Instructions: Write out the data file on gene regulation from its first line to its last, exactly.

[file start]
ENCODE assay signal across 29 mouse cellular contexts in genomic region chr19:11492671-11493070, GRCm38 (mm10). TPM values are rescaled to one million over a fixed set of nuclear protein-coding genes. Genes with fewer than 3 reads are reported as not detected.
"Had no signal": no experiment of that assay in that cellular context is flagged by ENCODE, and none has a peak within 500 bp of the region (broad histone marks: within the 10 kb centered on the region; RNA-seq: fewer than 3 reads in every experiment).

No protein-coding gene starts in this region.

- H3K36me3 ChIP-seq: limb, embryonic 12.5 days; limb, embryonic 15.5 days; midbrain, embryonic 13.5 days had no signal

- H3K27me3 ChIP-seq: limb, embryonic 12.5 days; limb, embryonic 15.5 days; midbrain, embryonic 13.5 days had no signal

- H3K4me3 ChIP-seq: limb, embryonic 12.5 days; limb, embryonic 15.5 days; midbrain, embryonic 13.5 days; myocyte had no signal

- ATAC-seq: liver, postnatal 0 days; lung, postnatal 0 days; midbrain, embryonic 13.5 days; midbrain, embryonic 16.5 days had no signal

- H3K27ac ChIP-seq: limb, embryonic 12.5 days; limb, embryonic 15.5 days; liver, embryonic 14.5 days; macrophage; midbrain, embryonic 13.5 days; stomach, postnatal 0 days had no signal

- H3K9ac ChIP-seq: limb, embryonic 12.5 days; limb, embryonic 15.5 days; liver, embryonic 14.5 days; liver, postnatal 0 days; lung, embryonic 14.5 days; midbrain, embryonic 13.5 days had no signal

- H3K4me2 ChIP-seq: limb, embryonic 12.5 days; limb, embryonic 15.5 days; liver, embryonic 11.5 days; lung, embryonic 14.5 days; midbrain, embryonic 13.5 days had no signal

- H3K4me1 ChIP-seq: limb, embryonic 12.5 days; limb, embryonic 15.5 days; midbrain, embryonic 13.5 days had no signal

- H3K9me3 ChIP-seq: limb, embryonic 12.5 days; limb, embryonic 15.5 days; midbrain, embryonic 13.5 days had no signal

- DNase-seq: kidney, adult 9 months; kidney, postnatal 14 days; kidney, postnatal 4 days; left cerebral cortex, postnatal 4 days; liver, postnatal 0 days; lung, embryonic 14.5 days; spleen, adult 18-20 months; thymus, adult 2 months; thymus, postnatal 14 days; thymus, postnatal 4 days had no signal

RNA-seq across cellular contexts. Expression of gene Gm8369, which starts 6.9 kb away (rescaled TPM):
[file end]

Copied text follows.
ENCODE assay signal across 29 mouse cellular contexts in genomic region chr19:11492671-11493070, GRCm38 (mm10). TPM values are rescaled to one million over a fixed set of nuclear protein-coding genes. Genes with fewer than 3 reads are reported as not detected.
"Had no signal": no experiment of that assay in that cellular context is flagged by ENCODE, and none has a peak within 500 bp of the region (broad histone marks: within the 10 kb centered on the region; RNA-seq: fewer than 3 reads in every experiment).

No protein-coding gene starts in this region.

- H3K36me3 ChIP-seq: limb, embryonic 12.5 days; limb, embryonic 15.5 days; midbrain, embryonic 13.5 days had no signal

- H3K27me3 ChIP-seq: limb, embryonic 12.5 days; limb, embryonic 15.5 days; midbrain, embryonic 13.5 days had no signal

- H3K4me3 ChIP-seq: limb, embryonic 12.5 days; limb, embryonic 15.5 days; midbrain, embryonic 13.5 days; myocyte had no signal

- ATAC-seq: liver, postnatal 0 days; lung, postnatal 0 days; midbrain, embryonic 13.5 days; midbrain, embryonic 16.5 days had no signal

- H3K27ac ChIP-seq: limb, embryonic 12.5 days; limb, embryonic 15.5 days; liver, embryonic 14.5 days; macrophage; midbrain, embryonic 13.5 days; stomach, postnatal 0 days had no signal

- H3K9ac ChIP-seq: limb, embryonic 12.5 days; limb, embryonic 15.5 days; liver, embryonic 14.5 days; liver, postnatal 0 days; lung, embryonic 14.5 days; midbrain, embryonic 13.5 days had no signal

- H3K4me2 ChIP-seq: limb, embryonic 12.5 days; limb, embryonic 15.5 days; liver, embryonic 11.5 days; lung, embryonic 14.5 days; midbrain, embryonic 13.5 days had no signal

- H3K4me1 ChIP-seq: limb, embryonic 12.5 days; limb, embryonic 15.5 days; midbrain, embryonic 13.5 days had no signal

- H3K9me3 ChIP-seq: limb, embryonic 12.5 days; limb, embryonic 15.5 days; midbrain, embryonic 13.5 days had no signal

- DNase-seq: kidney, adult 9 months; kidney, postnatal 14 days; kidney, postnatal 4 days; left cerebral cortex, postnatal 4 days; liver, postnatal 0 days; lung, embryonic 14.5 days; spleen, adult 18-20 months; thymus, adult 2 months; thymus, postnatal 14 days; thymus, postnatal 4 days had no signal

RNA-seq across cellular contexts. Expression of gene Gm8369, which starts 6.9 kb away (rescaled TPM):